Eggs Go Flying For World Record

Skagway unofficially set the world record for the most people in an egg toss on the 4th of July with 1,422 participants tossing 711 eggs. Now the signatures and photo and video (helicopter) evidence go to the Guiness World Record office for confirmation. The Skagway line-up spanned four blocks, smashing Wrangell’s 336 participants from 2007. See more egg shots and other 4th favorites on our 2008 4th of July photos page.

Photo by Andrew Cremata (with special thanks to AP&T’s boom truck)

Borough approves White Pass estoppel certificate

Assembly, WP&YR compromise

The Skagway Borough Assembly met July 1 to resolve the estoppel certificate on White Pass’s lease of borough waterfront property.
The agreement allows White Pass & Yukon Route subsidiary Pacific and Arctic Railway and Navigation Co. (PARN) to use property built on city tidelands as collateral for a loan from Wells Fargo, said company President Gary Danielson. If White Pass defaults on the loan, Wells Fargo will take over the lease until it expires in 2023, according to the new agreement.
The land under lease includes all of the tidelands from the edge of the ferry terminal to Temsco helicopters, said Borough Manager Alan Sorum.
Danielson would not say why White Pass needed the loan.
“I think that’s our business,” he said, and added, “It’s for the development of our company.”
The assembly voted 5-1 to approve an amended version of the estoppel, with Assembly member Colette Hisman voting against it.
Assembly member Mark Schaefer voted for it after he said he had discussed his position as a manager at White Pass with borough clerk Marj Harris, and they felt it was not a conflict of interest because he had no extra knowledge about the situation or ownership in the company.
Hisman said she appreciated White Pass’s cooperation on changing the agreement to better meet the borough’s needs, but didn’t support the short process and lack of community input.
“I do think we’ve received some good things through this document, but I think this has been a faulty process,” she said.
Others had hesitations, too, although they voted yes in the end.
L.C. Cassidy said she was hesitant to put her faith in the state regulating the environmental side, but didn’t want to hurt the borough’s relationship with White Pass.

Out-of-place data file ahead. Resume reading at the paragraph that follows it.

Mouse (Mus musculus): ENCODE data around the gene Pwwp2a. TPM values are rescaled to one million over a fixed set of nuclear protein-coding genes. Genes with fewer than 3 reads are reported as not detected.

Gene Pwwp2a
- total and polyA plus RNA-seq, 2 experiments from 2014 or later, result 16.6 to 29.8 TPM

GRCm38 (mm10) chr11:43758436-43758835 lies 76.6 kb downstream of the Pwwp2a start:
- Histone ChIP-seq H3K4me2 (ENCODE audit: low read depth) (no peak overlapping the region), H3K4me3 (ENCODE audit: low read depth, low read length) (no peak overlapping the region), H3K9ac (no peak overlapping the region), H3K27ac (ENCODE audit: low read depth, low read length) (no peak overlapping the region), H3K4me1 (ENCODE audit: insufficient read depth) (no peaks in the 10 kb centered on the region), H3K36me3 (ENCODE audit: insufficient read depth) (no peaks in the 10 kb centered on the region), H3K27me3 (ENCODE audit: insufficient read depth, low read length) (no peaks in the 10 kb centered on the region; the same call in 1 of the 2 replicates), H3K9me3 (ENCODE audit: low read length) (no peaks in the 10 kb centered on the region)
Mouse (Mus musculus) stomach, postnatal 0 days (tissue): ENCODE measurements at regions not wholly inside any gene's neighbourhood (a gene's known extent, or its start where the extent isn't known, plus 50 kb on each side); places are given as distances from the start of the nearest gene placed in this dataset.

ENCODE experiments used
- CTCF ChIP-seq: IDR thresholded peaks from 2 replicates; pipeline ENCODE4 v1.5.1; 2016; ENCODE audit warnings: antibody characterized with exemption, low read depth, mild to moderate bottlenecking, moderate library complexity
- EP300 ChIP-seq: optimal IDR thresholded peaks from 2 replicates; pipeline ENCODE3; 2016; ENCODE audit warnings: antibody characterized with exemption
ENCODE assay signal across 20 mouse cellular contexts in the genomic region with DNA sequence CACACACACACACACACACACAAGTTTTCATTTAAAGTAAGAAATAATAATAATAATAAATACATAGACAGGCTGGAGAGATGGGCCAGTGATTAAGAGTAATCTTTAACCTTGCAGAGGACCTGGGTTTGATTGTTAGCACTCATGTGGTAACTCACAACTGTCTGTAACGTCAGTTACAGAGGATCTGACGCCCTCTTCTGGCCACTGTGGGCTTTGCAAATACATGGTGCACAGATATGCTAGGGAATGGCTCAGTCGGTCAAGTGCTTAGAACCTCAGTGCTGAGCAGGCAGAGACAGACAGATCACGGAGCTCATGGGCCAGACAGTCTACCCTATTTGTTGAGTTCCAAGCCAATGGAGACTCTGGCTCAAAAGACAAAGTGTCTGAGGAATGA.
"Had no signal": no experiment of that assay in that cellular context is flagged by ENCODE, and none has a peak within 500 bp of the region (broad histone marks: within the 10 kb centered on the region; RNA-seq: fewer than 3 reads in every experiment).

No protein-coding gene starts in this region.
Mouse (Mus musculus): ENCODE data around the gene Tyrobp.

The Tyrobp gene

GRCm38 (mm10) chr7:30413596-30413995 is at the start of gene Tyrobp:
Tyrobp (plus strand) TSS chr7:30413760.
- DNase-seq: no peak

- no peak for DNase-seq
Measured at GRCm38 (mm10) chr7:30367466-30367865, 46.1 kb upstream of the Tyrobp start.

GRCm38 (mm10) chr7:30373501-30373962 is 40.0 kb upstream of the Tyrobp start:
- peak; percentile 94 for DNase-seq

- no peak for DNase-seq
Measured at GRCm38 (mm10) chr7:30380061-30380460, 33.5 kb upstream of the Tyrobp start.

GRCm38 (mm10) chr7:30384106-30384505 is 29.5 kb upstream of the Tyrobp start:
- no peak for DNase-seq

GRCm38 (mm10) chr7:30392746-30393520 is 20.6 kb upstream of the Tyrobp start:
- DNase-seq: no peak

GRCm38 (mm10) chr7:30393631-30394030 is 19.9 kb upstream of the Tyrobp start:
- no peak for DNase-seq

“I would like things to move along, and I want this relationship to continue,” she said.
In a June 17 letter from the borough attorney’s office to Sorum, attorney Paul Hoffman said that he and Robert Blasco didn’t support the borough signing the original estoppel certificate, but that an amended one might be reasonable.
Assembly member Dave Hunz said he thought the new version met what the attorneys outlined as needing to be changed.
According to their letter, Hoffman and Blasco objected to the agreement because it did not protect the borough’s rights. Among their major concerns were that it gave Wells Fargo more rights than White Pass currently has with the land. Hoffman said that a negotiated version that protected the boroughís interests might be worth signing.
After hearing those objections, the assembly asked Sorum to negotiate the agreement with White Pass’s attorneys at its June 26 regular meeting.
Sorum said the negotiated estoppel didnít subordinate the boroughís interests to the bank’s. A paragraph that directly asserted Wells Fargo’s rights as being ahead of the borough’s was struck, and it was clarified that Wells Faro would be expected to use the land if it took over the lease, just as White Pass is subject to a non-monetary default clause, he said.
The amended estoppel was not accepted at the first designated special session because of concerns about environmental and development issues, said Sorum.
White Pass responded by outlining what they had done in environmental cleanups so far and agreeing to put aside $50,000 for future studies on environmental issues in a written statement. Danielson also made a commitment to work with the borough on future development at the July 1 meeting.
White Pass also agreed to pay all reasonable attorney’s fees for the estoppel and negotiations, after assembly members raised concerns that something benefiting White Pass was costing them extra money.
Borough Manager Sorum said the original lease didn’t talk about leaving the land in the same condition it was found in or make any provisions regarding the environment at all, but the assembly wanted it addressed because it is a regular part of modern leases.